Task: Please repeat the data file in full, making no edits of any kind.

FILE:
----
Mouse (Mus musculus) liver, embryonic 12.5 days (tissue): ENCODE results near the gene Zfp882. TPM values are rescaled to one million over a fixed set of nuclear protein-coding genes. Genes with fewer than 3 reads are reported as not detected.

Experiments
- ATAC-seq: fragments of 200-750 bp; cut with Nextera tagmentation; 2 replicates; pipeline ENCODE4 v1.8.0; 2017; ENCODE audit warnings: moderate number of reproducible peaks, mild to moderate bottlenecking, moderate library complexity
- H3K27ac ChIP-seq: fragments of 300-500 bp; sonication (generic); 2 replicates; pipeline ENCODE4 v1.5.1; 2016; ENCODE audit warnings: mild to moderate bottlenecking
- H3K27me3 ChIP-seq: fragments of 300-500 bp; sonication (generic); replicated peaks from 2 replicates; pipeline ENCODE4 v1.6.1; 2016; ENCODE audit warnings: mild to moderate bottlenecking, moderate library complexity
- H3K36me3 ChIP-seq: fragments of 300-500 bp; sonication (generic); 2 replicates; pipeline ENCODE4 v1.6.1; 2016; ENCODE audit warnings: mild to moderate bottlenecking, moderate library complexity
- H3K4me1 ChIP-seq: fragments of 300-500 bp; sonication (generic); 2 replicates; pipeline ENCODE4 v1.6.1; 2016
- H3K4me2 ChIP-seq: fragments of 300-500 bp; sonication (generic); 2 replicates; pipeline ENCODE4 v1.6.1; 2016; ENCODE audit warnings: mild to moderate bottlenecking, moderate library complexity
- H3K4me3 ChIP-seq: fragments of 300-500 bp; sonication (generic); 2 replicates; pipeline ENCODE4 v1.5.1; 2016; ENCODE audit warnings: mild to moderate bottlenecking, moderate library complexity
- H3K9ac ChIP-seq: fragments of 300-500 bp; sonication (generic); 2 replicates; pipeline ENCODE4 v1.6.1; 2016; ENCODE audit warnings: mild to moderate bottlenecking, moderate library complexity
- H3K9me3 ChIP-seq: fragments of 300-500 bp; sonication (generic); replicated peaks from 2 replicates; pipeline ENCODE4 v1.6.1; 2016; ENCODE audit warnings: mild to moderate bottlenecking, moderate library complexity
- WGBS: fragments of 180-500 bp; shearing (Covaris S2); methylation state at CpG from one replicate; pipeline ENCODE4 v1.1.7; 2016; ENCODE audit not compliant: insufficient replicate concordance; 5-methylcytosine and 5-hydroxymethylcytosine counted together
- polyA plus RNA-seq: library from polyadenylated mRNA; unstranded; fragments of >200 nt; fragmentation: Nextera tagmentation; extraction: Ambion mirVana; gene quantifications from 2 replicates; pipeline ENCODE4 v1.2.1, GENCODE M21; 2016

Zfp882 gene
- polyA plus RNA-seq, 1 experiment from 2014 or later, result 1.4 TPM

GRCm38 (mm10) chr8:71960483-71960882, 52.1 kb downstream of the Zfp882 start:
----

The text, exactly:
Mouse (Mus musculus) liver, embryonic 12.5 days (tissue): ENCODE results near the gene Zfp882. TPM values are rescaled to one million over a fixed set of nuclear protein-coding genes. Genes with fewer than 3 reads are reported as not detected.

Experiments
- ATAC-seq: fragments of 200-750 bp; cut with Nextera tagmentation; 2 replicates; pipeline ENCODE4 v1.8.0; 2017; ENCODE audit warnings: moderate number of reproducible peaks, mild to moderate bottlenecking, moderate library complexity
- H3K27ac ChIP-seq: fragments of 300-500 bp; sonication (generic); 2 replicates; pipeline ENCODE4 v1.5.1; 2016; ENCODE audit warnings: mild to moderate bottlenecking
- H3K27me3 ChIP-seq: fragments of 300-500 bp; sonication (generic); replicated peaks from 2 replicates; pipeline ENCODE4 v1.6.1; 2016; ENCODE audit warnings: mild to moderate bottlenecking, moderate library complexity
- H3K36me3 ChIP-seq: fragments of 300-500 bp; sonication (generic); 2 replicates; pipeline ENCODE4 v1.6.1; 2016; ENCODE audit warnings: mild to moderate bottlenecking, moderate library complexity
- H3K4me1 ChIP-seq: fragments of 300-500 bp; sonication (generic); 2 replicates; pipeline ENCODE4 v1.6.1; 2016
- H3K4me2 ChIP-seq: fragments of 300-500 bp; sonication (generic); 2 replicates; pipeline ENCODE4 v1.6.1; 2016; ENCODE audit warnings: mild to moderate bottlenecking, moderate library complexity
- H3K4me3 ChIP-seq: fragments of 300-500 bp; sonication (generic); 2 replicates; pipeline ENCODE4 v1.5.1; 2016; ENCODE audit warnings: mild to moderate bottlenecking, moderate library complexity
- H3K9ac ChIP-seq: fragments of 300-500 bp; sonication (generic); 2 replicates; pipeline ENCODE4 v1.6.1; 2016; ENCODE audit warnings: mild to moderate bottlenecking, moderate library complexity
- H3K9me3 ChIP-seq: fragments of 300-500 bp; sonication (generic); replicated peaks from 2 replicates; pipeline ENCODE4 v1.6.1; 2016; ENCODE audit warnings: mild to moderate bottlenecking, moderate library complexity
- WGBS: fragments of 180-500 bp; shearing (Covaris S2); methylation state at CpG from one replicate; pipeline ENCODE4 v1.1.7; 2016; ENCODE audit not compliant: insufficient replicate concordance; 5-methylcytosine and 5-hydroxymethylcytosine counted together
- polyA plus RNA-seq: library from polyadenylated mRNA; unstranded; fragments of >200 nt; fragmentation: Nextera tagmentation; extraction: Ambion mirVana; gene quantifications from 2 replicates; pipeline ENCODE4 v1.2.1, GENCODE M21; 2016

Zfp882 gene
- polyA plus RNA-seq, 1 experiment from 2014 or later, result 1.4 TPM

GRCm38 (mm10) chr8:71960483-71960882, 52.1 kb downstream of the Zfp882 start: